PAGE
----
- Special Sections
- Public Notices
INDEPENDENCE — A new face will lead the Grayson County Board of Supervisors through what is expected to be a tough budget season.
Former Vice Chairman Larry Bartlett will take the reigns of the county's highest board for 2010 after receiving the only nomination during the supervisor's reorganizational meeting Jan. 6.
County Administrator Jonathan Sweet opened the meeting and called for nominations. Supervisor Doug Carrico nominated Bartlett, and with no further nominations, he was declared chairman by acclamation.
Bartlett then called for nominations for vice chairman. Supervisor Brenda Sutherland nominated Carrico. With no further nominations, Carrico was given the number two position.
Bartlett is in middle of his second term on the board. Bartlett was first elected in 2003 and was reelected in 2007.
"I am deeply honored, to have the opportunity in these trying times to lead this board," Bartlett told the supervisors after the decision.
He then congratulated former chairman Mike Maynard for doing "a tremendous job" leading the board.
Bartlett vowed to continue using Maynard's capabilities and abilities and thanked him for his leadership over the years.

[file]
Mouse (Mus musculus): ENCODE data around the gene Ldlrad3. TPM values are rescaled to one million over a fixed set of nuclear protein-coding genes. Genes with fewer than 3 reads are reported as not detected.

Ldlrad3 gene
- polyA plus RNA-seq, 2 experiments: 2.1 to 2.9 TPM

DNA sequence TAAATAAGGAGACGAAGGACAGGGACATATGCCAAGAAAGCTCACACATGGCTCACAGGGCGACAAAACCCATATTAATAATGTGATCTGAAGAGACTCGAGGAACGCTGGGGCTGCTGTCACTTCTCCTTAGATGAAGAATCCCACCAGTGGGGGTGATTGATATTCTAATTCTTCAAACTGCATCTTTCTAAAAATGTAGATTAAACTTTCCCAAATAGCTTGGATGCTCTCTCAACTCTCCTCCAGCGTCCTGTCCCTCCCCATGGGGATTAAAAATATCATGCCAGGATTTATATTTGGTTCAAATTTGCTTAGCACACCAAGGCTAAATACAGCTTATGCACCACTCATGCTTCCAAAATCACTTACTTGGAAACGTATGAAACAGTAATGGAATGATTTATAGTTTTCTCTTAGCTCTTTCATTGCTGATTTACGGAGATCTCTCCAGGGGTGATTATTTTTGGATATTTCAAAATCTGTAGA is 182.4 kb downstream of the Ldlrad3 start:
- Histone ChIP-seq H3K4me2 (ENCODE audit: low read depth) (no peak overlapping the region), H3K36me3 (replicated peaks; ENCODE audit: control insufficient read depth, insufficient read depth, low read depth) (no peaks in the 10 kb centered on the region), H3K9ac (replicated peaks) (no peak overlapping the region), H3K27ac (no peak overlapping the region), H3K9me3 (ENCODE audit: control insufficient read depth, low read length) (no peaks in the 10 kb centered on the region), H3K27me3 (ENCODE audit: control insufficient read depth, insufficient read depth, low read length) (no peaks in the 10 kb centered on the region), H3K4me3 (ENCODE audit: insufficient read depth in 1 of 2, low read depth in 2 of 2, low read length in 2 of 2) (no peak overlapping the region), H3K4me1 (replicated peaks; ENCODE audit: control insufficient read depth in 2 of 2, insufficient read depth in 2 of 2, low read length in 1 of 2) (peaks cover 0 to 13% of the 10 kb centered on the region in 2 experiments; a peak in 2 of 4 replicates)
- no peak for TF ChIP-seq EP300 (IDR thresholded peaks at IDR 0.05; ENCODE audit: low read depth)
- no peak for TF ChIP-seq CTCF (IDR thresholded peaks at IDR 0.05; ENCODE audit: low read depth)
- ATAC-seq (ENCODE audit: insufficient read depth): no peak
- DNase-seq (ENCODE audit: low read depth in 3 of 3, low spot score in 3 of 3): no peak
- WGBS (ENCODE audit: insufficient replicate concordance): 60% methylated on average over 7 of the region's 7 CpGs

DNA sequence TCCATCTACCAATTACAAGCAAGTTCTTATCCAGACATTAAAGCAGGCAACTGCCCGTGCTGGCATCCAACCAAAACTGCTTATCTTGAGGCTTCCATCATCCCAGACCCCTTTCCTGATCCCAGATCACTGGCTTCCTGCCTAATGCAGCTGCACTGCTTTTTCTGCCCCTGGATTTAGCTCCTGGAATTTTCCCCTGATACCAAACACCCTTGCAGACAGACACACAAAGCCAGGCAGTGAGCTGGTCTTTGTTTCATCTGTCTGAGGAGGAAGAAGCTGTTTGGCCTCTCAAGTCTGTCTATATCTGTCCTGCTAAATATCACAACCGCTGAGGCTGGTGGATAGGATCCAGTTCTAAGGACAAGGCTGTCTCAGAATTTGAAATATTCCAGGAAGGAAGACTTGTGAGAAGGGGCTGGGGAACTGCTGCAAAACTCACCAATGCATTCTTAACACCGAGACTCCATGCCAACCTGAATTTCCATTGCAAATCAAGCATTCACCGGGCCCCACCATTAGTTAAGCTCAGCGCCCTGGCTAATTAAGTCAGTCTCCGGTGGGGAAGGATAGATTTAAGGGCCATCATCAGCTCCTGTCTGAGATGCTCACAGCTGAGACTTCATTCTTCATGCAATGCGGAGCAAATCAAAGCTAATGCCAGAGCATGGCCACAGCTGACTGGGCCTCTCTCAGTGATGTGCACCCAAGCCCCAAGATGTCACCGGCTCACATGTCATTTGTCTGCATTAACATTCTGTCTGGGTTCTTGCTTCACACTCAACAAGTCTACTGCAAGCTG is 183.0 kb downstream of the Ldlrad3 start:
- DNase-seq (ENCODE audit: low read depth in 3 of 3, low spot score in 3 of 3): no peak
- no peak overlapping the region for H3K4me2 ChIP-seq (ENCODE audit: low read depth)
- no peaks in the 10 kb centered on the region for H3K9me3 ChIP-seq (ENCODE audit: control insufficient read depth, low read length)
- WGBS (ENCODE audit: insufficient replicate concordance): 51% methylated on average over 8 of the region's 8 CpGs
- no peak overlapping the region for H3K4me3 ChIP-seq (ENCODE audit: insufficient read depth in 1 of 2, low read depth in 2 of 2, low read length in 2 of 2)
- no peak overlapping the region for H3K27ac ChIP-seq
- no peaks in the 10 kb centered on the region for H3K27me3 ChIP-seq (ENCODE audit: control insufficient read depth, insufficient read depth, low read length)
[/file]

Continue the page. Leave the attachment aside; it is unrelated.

The board also appointed Sweet as the clerk of the board and Assistant County Administrator Mitch Smith as deputy clerk.
Shortly after electing officers, the board went into executive session to discuss an undisclosed business prospect. After nearly two hours of closed session, the board opened the meeting back up to the public and began planning for the year ahead.
Sweet asked the board to consider the development of three committees to be comprised of two board members each.
"The development of these committees within the board will help increase the understanding of certain projects," he told the supervisors.
The three areas included a Special Projects Committee, Capital Projects Committee and County Finance/Budget Committee.
"These committees will help open up a line of communication between county staff and the board," Sweet said.
While it will require additional time commitments for the board, Sweet said this was a way for him to keep the board in the loop without having to call a meeting of the entire board together.
It also will give supervisors a more hands-on approach in various county projects, and allow the committee members to bring that information before the entire board at meetings.
"It's a fairly common structure for local government to have committees," said Maynard. "I think it's a good use of the board's time."
Bartlett then asked board members to consider which committees they would like to volunteer for and have them ready for the regular meeting scheduled for Jan. 14.
If a position is not filled by volunteers, the board can decide what to do at that meeting.